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A Portrait of Leipzig Painter Heiko Mattausch
Many roads lead to art and if there is one person for whom pursuing this path has paid off, it is Heiko Mattausch. Born in Döbeln, he initially worked as an architect for many years before finally deciding to do what he had always gravitated towards: painting. Now he is a full-time painter in Leipzig. A glance at his paintings shows that architecture wasn’t just a professional pit stop, but rather a formative guidepost.
When you visit Heiko Mattausch in his Leipzig studio, the simplicity of the workspace is the first thing that catches the eye. The large rooms in the basement of a late 19th Century building appear light, almost a bit sparse. Unusually minimalistic for a creative free spirit. The man with copper coloured stubble appears to need a lot of space for himself. With his casual blue hoodie he seems youthful, but there is no doubt that the 40-year-old has left his teenage years well behind him. There is a sharp focus in his gaze. This focus can be felt clearly, even before we’ve exchanged any words.
We sit. My gaze wanders through the 40 square metre space in the old building and stops in the back corner of the room. Paintbrushes, oil paints, turpentine, all neatly placed on a small wooden shelf next to his current work. The large 1×1.4 metre oil painting depicts a man’s silhouette with a coxcomb. ‘Punx not dead’ is written above it in large letters. A commission piece, on which he has been working for a few months. I like it immediately. As Mattausch emphasises, however: ‘I am not satisfied with it yet’.
Groping in the dark in search of the light
Mattausch seems restless, his own standard of perfection seems to drive him on like a motor. Admittedly he can get a bit grumpy when it doesn’t work out how he imagines. His daily work has its emotional ups and downs, his creative process is like groping around in the dark in search of the light. Fortunately, with his growing success, deep personal dissatisfaction is rare.
Mattausch has been drawing for more than 24 years, but in the last two years he has had the feeling that he has finally found his own style. He finds inspiration on the street and in nature. No wonder that portraits and street scenes form the basis of his work. He often draws people and places that he has discovered along the way and captured in sketches as a reminder. He prefers terrain away from the touristic mainstream and explores the extent to which an individual adapts his or her behaviour to fit in with nature or the city. Also, for instance, if it is possible to read a person’s character from their face.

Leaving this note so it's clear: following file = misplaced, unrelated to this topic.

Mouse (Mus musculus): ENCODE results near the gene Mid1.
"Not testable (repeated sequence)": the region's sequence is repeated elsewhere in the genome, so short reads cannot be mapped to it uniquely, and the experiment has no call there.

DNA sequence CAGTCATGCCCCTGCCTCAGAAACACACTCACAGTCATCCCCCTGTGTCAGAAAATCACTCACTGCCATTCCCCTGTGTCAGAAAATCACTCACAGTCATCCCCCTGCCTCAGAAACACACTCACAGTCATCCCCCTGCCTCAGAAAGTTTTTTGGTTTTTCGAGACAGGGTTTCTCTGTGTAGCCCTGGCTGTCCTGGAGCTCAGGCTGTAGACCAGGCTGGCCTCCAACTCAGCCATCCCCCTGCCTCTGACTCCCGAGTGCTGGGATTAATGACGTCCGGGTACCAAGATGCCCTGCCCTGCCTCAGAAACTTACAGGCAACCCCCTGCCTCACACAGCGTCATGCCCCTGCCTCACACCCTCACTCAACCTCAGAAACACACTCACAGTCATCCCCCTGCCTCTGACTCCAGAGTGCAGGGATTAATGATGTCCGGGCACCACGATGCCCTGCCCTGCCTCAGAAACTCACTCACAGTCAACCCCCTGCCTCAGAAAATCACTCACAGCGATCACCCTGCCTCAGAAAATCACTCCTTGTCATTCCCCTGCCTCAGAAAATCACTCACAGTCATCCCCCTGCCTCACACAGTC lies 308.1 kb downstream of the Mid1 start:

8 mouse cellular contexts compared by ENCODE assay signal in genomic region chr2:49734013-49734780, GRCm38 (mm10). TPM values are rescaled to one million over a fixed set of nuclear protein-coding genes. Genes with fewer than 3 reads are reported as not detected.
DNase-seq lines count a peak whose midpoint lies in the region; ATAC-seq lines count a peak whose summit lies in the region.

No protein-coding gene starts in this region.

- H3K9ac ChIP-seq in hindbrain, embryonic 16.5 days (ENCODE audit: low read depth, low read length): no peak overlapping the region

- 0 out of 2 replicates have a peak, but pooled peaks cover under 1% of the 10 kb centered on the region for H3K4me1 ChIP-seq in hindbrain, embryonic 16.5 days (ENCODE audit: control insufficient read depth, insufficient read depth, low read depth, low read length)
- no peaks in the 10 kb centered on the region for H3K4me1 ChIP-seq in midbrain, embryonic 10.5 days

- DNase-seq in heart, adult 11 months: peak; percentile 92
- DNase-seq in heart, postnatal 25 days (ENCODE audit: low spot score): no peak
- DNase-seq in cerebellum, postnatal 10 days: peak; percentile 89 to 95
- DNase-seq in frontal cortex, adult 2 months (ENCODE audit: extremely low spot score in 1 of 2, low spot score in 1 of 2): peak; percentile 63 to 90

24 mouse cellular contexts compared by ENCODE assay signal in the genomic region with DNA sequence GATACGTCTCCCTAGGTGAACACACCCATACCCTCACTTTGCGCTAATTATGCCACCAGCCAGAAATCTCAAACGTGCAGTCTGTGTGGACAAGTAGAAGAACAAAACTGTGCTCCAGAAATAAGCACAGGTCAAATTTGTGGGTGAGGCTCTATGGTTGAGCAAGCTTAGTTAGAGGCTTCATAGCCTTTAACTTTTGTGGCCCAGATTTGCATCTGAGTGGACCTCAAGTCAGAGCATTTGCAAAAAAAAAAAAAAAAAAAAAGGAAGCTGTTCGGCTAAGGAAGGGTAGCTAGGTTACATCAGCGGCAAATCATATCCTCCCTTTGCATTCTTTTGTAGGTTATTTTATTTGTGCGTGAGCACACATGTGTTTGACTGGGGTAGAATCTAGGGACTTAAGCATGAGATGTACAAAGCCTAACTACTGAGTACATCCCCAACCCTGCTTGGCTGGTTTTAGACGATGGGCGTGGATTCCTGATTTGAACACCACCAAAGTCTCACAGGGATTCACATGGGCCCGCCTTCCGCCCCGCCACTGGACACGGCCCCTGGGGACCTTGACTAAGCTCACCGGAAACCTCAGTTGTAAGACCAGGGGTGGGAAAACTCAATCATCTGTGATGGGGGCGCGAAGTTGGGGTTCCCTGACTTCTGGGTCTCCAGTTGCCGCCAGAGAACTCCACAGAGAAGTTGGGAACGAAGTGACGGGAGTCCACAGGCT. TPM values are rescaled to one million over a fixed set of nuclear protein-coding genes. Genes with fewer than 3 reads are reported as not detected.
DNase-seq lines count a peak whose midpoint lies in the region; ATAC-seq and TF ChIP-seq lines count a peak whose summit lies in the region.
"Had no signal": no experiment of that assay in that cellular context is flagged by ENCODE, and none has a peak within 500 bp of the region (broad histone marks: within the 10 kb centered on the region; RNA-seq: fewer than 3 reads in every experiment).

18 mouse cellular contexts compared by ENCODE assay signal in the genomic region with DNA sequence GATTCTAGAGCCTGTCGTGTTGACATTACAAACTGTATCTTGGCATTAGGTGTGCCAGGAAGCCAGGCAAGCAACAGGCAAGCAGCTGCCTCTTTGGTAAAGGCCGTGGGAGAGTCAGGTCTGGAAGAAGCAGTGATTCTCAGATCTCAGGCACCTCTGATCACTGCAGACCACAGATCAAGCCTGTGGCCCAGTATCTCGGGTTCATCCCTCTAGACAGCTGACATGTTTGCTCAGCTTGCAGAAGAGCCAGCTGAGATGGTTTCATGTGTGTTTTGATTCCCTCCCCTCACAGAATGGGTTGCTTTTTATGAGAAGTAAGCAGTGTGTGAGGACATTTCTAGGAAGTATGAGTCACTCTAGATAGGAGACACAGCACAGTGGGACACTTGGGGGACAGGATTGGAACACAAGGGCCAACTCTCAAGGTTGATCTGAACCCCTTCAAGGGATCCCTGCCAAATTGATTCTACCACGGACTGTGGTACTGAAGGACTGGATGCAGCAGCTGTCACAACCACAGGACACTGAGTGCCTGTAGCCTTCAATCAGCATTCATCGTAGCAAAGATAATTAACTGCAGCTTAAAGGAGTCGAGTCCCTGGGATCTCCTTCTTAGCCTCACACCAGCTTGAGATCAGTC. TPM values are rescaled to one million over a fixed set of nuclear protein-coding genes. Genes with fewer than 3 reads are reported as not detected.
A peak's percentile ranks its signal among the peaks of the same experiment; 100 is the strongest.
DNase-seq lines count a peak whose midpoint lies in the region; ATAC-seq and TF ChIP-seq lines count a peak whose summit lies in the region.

Many ideas are already anchored in his conceptual world and must first be transferred into the visual world. Mattausch emphasises: ‘But you can’t think about it too much. An image must emerge so that it stays loose’. This idea led to his ongoing project, Weekly Wonder, in which he draws urban places and industrial complexes around the globe from the perspective of a fleeting glance and publishes them weekly in his blog . He spends six days a week in his studio. Sunday is a work day, of course, while Saturday is reserved for ‘organisational stuff’. Painting simply makes him happy. And balance? He finds it in travelling and exercise. Martial arts are an old passion of his; in the meantime, yoga too.
The more I talk with him, the more I ask myself why such a person made the decision to take such a detour. The answer comes quickly. He had trepidation about the tight economic frameworks within which he would possibly have to move as a painter. Nonetheless, as time went by, the road to art became inevitable: ‘I couldn’t stand the feeling any longer of spending my life sitting in an office eight hours a day doing trivial things’. He downloaded pictures from his favourite artists from the net, bought art books and constantly wandered through museums and galleries. And he knew that he didn’t just want to paint after work, he wanted to paint all the time. Mattausch finally applied to study art at Burg Giebichenstein in Halle. And architecture? It stood no chance after that.
A question of authenticity and quality
Liebermann, Corinth, Mortimer, Mann and Wood – during his journey through the art world, this former architect from Leipzig can often become engrossed with other painters. Mattausch also continues to find good architecture appealing. At the moment, he often looks at gothic church figures and thinks about how he can stylistically work these figures into his paintings. In his view, art must possess two things: authenticity and quality. Whether people like it is, of course, dependent on the Zeitgeist and the role of the art market. Nevertheless, there is more rebellion than conformity to be felt from his general attitude: ‘A painter must unwaveringly persevere with his own thing and develop himself. Only after that can good art be created, independent of whether it brings economic success or not’. Honest words from a career architect who found the courage to break away to pursue a life of painting. The final thing I want to know is what experiences have had a lasting effect on his life. ‘Initially, the decision not to paint.’ A statement that I buy without any doubt.
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